Washington State Designates PFAS 'Forever Chemicals' as Hazardous Substances
The Washington Department of Ecology has taken the formal step of designating the family of manufactured chemicals called per- and polyfluoroalkyl compounds as hazardous substances. Referred to collectively as “PFAS” and more colloquially as “forever chemicals” because of their persistence in the environment, these compounds have been the subject of increasing regulatory scrutiny. The hazardous substance designation now sets in motion a process to develop cleanup levels for five PFAS compounds and for which the Washington Department of Health also is developing proposed rules to set State Action Levels for drinking water.
PFAS compounds are ubiquitous, commonly found in thousands of products from stain-resistant carpet, to water-repellent clothing, to non-stick cookware, and in a variety of food packaging items. A significant source of PFAS has been fire-fighting foams used at military bases, airports, petroleum and chemical plants, and by local fire departments. The state legislature passed a ban on the manufacture and sale of PFAS-containing foams in 2019, but the military, some airports, petroleum refineries, and certain chemical plants are exempt. PFAS compounds also are highly mobile and are found in soil, groundwater, sediments, and surface water. Because of the persistence and widespread presence of PFAS compounds, concerns have been raised about harmful and serious health effects. The federal Agency for Toxic Substances and Disease Registry has said, “Most people in the United States have one or more specific PFAS in their blood[.]”
The big question now will be what cleanup level Ecology sets for PFAS compounds, which are measured in the parts per trillion (ppt). A part per trillion is often described as equivalent to one drop of water in an Olympic-sized swimming pool. The federal government has not yet set any standards for PFAS, but issued a Health Advisory Level of 70 ppt for two compounds in drinking water — perfluorooctanoate (PFOA) and perfluorooctanoic sulfonate (PFOS). Although the federal Health Advisory Levels are not enforceable standards, they can be used as a preliminary remediation goal for federal cleanups. In late 2020, Michigan adopted groundwater cleanup standards for five PFAS compounds, ranging from 6 ppt to 400,000 ppt. Several other states, including Massachusetts, New Hampshire, New Jersey, New York, and Vermont, also have various drinking water concentration levels (ranging from 6 ppt to 140,000 ppt depending on the compound). Other states, such as California, Connecticut, Minnesota, Ohio, and North Carolina, have issued recommended concentration levels as guidance, but without requiring notification or other action if the limit is exceeded.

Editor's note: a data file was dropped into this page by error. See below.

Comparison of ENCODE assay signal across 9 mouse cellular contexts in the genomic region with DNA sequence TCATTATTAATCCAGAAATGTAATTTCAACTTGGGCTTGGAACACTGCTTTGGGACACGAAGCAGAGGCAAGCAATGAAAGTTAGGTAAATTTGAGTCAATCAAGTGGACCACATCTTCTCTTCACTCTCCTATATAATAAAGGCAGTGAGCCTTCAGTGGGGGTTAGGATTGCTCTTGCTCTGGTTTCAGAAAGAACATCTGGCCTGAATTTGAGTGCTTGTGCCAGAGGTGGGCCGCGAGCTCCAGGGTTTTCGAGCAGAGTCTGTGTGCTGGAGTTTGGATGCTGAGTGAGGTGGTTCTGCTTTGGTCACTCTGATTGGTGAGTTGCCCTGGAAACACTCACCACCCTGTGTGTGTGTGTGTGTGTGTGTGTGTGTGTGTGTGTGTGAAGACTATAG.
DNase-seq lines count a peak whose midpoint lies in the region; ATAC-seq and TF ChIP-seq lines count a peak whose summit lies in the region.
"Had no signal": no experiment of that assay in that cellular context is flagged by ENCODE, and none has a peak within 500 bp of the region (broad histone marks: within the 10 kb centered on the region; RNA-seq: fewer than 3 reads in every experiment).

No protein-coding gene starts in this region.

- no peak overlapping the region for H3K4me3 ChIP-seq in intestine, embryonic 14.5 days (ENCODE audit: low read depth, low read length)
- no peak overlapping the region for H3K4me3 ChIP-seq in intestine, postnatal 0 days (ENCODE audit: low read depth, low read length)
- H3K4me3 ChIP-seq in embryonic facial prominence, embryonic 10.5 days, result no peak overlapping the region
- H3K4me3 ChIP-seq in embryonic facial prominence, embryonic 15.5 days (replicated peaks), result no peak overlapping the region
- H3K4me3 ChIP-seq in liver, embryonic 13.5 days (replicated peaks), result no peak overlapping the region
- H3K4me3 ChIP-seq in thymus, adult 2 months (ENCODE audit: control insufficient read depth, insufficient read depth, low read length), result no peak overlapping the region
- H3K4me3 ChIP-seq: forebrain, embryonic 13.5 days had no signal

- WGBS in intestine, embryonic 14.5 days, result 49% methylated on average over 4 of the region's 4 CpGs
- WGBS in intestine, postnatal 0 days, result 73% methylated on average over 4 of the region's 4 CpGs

With the hazardous substance classification for PFAS, site owners will have to report releases of the compounds to Ecology within 90 days of discovery and conduct an assessment of whether further action may be needed. This could be an expensive process since the very nature of what PFAS compounds are intended to do makes remediation difficult.
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